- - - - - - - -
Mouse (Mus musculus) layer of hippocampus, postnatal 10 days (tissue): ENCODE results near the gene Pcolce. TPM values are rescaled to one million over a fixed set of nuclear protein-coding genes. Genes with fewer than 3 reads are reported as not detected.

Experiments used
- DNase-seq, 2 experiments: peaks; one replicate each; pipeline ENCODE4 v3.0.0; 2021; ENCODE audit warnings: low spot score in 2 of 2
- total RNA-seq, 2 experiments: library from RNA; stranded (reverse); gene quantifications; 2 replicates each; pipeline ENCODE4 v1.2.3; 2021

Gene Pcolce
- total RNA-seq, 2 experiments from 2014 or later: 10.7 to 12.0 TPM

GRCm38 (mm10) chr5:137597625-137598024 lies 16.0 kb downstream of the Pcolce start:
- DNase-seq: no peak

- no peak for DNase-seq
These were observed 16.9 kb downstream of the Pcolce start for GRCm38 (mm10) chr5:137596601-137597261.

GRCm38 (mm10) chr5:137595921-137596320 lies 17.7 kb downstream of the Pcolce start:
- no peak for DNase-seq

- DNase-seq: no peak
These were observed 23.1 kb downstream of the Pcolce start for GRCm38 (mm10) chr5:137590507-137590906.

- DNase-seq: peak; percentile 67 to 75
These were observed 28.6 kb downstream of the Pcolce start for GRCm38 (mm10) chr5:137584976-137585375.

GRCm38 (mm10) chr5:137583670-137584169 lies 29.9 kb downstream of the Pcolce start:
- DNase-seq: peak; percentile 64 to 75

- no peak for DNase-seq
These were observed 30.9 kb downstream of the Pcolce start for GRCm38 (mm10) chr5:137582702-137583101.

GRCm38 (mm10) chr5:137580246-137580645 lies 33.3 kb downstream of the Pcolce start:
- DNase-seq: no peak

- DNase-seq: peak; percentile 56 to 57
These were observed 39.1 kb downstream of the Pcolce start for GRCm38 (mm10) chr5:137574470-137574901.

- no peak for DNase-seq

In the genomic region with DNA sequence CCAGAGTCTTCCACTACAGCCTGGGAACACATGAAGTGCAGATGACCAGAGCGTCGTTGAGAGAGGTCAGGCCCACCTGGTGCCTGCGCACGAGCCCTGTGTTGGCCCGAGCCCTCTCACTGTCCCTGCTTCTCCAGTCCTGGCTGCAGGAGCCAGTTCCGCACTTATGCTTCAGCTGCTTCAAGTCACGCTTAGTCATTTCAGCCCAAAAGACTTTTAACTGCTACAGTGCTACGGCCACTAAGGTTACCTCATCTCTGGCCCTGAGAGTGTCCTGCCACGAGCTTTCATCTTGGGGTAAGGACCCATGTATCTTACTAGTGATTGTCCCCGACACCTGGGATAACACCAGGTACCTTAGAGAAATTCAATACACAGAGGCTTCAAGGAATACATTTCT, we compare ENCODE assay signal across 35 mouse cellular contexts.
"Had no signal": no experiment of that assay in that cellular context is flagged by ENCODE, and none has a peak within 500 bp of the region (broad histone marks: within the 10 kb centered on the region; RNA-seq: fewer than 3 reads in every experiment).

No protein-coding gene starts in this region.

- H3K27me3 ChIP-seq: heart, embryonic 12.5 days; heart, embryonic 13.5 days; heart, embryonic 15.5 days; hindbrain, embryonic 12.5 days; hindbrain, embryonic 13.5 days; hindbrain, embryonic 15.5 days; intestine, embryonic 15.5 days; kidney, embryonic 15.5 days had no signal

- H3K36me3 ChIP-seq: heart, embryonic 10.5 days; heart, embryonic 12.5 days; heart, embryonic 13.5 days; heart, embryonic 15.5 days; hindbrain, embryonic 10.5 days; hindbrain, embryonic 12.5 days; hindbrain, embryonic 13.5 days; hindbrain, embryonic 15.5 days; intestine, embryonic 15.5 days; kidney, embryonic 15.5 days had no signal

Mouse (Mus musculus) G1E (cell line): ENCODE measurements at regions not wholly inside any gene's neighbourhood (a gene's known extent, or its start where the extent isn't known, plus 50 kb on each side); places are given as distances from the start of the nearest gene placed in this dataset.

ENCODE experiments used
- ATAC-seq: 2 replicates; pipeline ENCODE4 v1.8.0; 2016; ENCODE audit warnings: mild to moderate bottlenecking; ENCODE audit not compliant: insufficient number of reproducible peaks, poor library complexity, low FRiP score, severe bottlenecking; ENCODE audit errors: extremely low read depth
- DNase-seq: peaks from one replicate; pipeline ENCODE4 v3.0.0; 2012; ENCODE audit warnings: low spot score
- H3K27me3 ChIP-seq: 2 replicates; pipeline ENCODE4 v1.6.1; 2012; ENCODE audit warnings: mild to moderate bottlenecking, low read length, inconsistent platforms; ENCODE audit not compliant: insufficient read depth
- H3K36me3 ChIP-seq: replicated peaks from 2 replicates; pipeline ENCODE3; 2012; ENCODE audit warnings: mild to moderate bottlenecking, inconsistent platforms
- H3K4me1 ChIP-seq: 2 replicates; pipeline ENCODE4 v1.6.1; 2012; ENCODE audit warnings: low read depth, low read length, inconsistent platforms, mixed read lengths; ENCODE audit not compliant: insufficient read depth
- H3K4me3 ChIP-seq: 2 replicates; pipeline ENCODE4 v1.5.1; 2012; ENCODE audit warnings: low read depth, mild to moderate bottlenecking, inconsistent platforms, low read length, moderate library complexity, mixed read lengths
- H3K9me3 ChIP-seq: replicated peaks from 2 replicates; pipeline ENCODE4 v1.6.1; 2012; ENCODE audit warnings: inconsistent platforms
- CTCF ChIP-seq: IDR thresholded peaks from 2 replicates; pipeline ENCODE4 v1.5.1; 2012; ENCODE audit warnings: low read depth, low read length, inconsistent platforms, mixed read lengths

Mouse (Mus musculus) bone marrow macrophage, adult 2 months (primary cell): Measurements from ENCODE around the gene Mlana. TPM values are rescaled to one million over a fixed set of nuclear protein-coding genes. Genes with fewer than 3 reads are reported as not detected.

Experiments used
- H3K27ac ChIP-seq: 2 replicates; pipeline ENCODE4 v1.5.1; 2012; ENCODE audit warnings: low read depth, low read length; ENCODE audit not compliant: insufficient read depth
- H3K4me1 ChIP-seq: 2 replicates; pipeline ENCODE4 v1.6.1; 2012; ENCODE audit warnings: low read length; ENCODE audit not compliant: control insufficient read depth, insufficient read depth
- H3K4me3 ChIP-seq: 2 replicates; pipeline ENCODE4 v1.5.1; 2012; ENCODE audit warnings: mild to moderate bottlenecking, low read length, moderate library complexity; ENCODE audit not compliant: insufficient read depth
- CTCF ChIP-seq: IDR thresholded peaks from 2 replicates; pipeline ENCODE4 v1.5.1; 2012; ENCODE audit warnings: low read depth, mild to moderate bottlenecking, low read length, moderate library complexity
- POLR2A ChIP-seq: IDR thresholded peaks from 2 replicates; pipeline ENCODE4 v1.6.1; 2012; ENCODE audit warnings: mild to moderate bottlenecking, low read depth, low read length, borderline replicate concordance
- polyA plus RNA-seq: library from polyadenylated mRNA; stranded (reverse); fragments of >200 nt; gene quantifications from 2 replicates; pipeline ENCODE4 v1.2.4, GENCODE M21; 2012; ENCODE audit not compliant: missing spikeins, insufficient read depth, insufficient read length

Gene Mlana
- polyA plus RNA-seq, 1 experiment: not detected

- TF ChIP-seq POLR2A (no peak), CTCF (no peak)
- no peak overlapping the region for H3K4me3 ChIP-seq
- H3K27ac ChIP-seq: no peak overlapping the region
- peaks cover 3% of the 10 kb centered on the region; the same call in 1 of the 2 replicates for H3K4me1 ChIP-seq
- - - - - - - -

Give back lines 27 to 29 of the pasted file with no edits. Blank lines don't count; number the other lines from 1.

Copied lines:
"Had no signal": no experiment of that assay in that cellular context is flagged by ENCODE, and none has a peak within 500 bp of the region (broad histone marks: within the 10 kb centered on the region; RNA-seq: fewer than 3 reads in every experiment).

No protein-coding gene starts in this region.

- H3K27me3 ChIP-seq: heart, embryonic 12.5 days; heart, embryonic 13.5 days; heart, embryonic 15.5 days; hindbrain, embryonic 12.5 days; hindbrain, embryonic 13.5 days; hindbrain, embryonic 15.5 days; intestine, embryonic 15.5 days; kidney, embryonic 15.5 days had no signal